Provides an opportunity to problem-solve to maintain or improve mobility.

3. Investigate the appropriateness of obtaining a service dog.
Service dogs can increase a patient’s level of independence. They can also assist in energy conservation by carrying items in “saddle” bags and retrieving or performing tasks.

Nursing Interventions and Rationales

1. Accept when the patient is unable to do activities.
Ability can vary from moment to moment. Nonjudgmental acceptance of patients’ evaluation of day-to-day variations in capabilities provides the opportunity to promote independence while supporting fluctuations in the level of required care.

2. Determine the need for walking aids. Provide braces, walkers, or wheelchairs. Review safety considerations.
Mobility aids can decrease fatigue, enhancing independence and comfort, as well as safety. However, individuals may display poor judgment about the ability to safely engage in an activity.

3. Schedule ADLs in the morning if appropriate. Investigate the use of a cooling vest.
Fatigue commonly worsens in the late afternoon (when body temperature rises). Some patients report a lessening of fatigue with stabilization of body temperature.

4. Plan care consistent rest periods between activities. Encourage afternoon naps.
Reduces fatigue, and aggravation of muscle weakness.

5. Assist with physical therapy. Increase patient comfort with massages and relaxing baths.
Reduces fatigue and promotes a sense of wellness.

6. Stress the need for stopping exercise or activity just short of fatigue.
Pushing self beyond individual physical limits can result in excessive or prolonged fatigue and discouragement. In time, the patient can become very adept at knowing limitations.

7. Recommend participation in groups involved in fitness or exercise and/or the Multiple Sclerosis Society.
Can help the patient to stay motivated to remain active within the limits of the disability or condition. Group activities need to be selected carefully to meet the patient’s needs and prevent discouragement or anxiety.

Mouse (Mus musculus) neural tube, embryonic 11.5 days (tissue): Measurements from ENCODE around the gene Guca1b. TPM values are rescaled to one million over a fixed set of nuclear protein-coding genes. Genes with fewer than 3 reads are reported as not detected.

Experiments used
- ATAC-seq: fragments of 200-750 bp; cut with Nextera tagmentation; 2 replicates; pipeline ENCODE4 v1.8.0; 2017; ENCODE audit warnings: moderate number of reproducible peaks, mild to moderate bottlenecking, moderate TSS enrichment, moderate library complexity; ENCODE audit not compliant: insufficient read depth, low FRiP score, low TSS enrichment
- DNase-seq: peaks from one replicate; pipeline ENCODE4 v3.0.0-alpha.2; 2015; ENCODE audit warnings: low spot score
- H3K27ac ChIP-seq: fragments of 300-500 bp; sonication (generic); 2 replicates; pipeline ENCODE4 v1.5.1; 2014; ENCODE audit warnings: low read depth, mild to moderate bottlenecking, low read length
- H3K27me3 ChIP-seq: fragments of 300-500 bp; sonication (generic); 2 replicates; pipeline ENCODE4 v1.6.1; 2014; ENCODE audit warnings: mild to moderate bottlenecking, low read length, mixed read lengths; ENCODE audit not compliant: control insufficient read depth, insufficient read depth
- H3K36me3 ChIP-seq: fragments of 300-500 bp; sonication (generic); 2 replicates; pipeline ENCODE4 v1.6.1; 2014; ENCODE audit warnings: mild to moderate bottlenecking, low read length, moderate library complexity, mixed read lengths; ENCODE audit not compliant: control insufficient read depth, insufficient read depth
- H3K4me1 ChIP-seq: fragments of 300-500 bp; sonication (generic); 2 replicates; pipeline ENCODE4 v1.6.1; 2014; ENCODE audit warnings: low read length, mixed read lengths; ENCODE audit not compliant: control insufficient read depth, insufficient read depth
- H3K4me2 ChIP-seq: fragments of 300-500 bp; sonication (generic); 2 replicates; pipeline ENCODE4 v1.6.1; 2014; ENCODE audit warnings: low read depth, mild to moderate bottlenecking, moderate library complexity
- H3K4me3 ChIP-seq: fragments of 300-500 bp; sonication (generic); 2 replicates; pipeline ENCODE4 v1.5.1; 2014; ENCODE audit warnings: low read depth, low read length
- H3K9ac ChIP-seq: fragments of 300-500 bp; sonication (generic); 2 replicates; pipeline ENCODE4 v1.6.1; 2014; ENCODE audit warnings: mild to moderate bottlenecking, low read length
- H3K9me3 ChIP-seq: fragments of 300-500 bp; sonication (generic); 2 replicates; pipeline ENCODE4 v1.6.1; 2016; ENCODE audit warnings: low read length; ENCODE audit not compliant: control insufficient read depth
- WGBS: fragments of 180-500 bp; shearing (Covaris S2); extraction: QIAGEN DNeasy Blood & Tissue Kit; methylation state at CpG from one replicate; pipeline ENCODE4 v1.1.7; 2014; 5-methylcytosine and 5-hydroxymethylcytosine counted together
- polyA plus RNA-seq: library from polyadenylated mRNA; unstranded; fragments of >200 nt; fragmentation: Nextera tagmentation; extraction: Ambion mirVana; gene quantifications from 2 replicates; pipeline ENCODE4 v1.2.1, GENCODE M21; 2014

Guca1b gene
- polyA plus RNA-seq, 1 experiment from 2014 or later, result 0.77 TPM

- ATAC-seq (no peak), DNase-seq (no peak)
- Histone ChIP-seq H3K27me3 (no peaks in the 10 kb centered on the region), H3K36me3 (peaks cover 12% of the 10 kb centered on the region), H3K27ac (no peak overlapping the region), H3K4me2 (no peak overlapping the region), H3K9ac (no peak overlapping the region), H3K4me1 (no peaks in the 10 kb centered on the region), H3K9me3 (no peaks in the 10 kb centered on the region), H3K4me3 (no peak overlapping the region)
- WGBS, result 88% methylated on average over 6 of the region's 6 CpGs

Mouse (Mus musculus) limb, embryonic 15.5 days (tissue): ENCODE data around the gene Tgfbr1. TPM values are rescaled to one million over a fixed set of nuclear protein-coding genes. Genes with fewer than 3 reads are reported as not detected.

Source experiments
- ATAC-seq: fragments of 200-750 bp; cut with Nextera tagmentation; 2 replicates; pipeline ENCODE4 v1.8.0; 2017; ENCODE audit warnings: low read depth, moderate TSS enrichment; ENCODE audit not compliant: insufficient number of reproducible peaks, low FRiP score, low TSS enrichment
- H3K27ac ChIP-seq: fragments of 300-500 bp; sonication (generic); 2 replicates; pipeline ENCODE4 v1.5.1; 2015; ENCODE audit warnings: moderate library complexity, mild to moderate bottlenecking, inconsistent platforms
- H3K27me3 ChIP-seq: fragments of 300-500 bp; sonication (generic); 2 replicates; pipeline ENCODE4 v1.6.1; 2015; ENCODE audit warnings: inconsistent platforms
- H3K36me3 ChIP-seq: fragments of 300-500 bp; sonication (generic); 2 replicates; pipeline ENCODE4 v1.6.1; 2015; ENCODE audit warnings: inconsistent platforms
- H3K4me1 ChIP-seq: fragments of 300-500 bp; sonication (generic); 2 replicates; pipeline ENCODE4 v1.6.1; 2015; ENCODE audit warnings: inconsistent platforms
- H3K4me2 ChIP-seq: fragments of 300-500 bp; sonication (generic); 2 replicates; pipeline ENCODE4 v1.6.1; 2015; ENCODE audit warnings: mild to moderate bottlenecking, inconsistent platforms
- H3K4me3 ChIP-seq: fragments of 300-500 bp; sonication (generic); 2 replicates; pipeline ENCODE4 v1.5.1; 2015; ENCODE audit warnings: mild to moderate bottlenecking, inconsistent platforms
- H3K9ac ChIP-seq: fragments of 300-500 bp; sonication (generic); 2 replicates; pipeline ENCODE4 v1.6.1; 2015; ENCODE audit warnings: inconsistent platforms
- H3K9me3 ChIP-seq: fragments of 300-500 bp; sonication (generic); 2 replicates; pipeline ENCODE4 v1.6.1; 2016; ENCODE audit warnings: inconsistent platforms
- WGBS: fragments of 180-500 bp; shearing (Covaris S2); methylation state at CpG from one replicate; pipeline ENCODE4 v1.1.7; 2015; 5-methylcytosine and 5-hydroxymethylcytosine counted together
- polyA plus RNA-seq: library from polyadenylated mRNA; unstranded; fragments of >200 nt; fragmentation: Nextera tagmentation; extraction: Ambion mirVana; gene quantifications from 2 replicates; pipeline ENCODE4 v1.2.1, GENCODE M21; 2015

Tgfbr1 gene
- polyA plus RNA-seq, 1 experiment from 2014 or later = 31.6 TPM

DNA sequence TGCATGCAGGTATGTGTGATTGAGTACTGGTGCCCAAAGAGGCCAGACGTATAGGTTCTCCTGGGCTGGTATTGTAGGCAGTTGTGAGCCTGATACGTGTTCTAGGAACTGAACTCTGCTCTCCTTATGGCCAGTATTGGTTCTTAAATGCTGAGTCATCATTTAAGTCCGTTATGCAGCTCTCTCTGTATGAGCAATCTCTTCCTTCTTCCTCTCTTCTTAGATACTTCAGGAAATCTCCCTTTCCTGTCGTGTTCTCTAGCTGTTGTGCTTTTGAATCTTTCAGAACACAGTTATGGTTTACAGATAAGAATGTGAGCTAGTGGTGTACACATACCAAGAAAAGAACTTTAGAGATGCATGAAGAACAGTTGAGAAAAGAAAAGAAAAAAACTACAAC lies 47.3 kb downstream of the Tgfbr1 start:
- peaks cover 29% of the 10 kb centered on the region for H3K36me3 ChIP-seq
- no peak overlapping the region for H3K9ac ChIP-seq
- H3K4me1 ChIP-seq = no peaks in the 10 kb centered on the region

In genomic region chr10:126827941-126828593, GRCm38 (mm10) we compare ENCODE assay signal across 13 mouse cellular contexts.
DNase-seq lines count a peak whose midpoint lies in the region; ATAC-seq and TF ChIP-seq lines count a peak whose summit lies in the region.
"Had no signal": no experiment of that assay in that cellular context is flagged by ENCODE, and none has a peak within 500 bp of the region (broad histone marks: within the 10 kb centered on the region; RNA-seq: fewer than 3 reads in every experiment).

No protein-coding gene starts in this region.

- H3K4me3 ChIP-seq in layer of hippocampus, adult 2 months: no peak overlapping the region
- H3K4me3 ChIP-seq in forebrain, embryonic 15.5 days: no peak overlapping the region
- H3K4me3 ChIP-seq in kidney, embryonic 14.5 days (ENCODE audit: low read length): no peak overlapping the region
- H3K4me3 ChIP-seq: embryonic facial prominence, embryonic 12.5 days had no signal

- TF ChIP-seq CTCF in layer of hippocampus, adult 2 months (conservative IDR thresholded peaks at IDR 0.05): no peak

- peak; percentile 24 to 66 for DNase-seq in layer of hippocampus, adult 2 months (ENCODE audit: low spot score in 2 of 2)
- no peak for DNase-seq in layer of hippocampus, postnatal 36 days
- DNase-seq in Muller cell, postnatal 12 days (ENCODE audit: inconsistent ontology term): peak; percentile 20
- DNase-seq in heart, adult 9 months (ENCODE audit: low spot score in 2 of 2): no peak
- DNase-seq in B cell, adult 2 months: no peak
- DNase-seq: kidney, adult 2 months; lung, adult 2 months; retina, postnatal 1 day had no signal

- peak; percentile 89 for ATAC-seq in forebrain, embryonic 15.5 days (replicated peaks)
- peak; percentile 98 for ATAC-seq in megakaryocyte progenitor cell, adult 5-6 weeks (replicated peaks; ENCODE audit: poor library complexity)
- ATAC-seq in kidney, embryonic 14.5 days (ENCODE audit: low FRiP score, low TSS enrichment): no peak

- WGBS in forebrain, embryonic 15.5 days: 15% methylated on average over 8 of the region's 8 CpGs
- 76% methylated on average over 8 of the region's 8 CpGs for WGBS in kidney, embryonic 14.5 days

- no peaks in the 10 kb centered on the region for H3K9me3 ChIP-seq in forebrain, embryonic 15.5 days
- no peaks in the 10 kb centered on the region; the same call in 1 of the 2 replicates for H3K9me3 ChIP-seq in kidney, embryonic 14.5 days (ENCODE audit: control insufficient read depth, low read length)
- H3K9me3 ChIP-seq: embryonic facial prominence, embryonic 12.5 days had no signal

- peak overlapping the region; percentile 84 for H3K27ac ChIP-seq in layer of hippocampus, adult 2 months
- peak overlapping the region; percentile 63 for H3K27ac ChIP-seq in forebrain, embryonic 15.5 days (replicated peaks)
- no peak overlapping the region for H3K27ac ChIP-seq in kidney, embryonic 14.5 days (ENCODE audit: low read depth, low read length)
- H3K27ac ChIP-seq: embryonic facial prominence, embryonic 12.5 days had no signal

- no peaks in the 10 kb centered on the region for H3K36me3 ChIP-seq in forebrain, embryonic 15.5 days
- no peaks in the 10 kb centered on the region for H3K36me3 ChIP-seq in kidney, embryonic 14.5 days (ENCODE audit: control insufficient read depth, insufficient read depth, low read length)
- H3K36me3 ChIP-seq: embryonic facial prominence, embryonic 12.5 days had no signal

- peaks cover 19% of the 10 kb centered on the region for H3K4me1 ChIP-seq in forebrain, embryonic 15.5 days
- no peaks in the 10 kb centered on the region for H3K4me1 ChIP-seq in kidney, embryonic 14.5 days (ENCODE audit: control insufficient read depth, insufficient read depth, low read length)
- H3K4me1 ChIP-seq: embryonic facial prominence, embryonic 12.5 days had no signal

8. Administer medications as indicated: 

  • 8.1. Amantadine (Symmetrel); pemoline (Cylert)
    Useful in the treatment of fatigue. Positive antiviral drug effect in 30%–50% of patients. Use may be limited by side effects of increased spasticity, insomnia, and paresthesias of hands and feet.
  • 8.2. Methylphenidate (Ritalin), modafinil (Provigil)
    CNS stimulants may reduce fatigue but may also cause side effects of nervousness, restlessness, and insomnia.
  • 8.3. Sertraline (Zoloft), fluoxetine (Prozac)
    Antidepressants useful in lifting the mood, and “energizing” a patient (especially when depression is a factor) and when the patient is free of anticholinergic side effects.
  • 8.4. Tricyclic antidepressants: amitriptyline (Elavil), nortriptyline (Pamelor)
    Useful in treating emotional lability, neurogenic pain, and associated sleep disorders to enhance willingness to be more active.
  • 8.5. Anticonvulsants: carbamazepine (Tegretol), gabapentin (Neurontin), lamotrigine (Lamictal)
    Used to treat neurogenic pain and sudden intermittent spasms related to spinal cord irritation.
  • 8.6. Steroids: prednisone (Deltasone), dexamethasone (Decadron), methylprednisolone (Solu-Medrol)
    May be used during acute exacerbations to reduce and prevent edema formation at the sclerotic plaques. Note: Long-term therapy seems to have little effect on the progression of symptoms.
  • 8.7. Vitamin B
    Supports nerve-cell replication, enhances metabolic functions and may increase a sense of well-being and energy level.
  • 8.8. Immuno-modulating agents: cyclophosphamide (Cytoxan), azathioprine (Imuran), methotrexate (Mexate), interferon [beta]-1B (Betaseron); interferon [beta]-1A (Avonex, Rebif), glatiramer (Copaxone); mitoxantrone (Novantrone)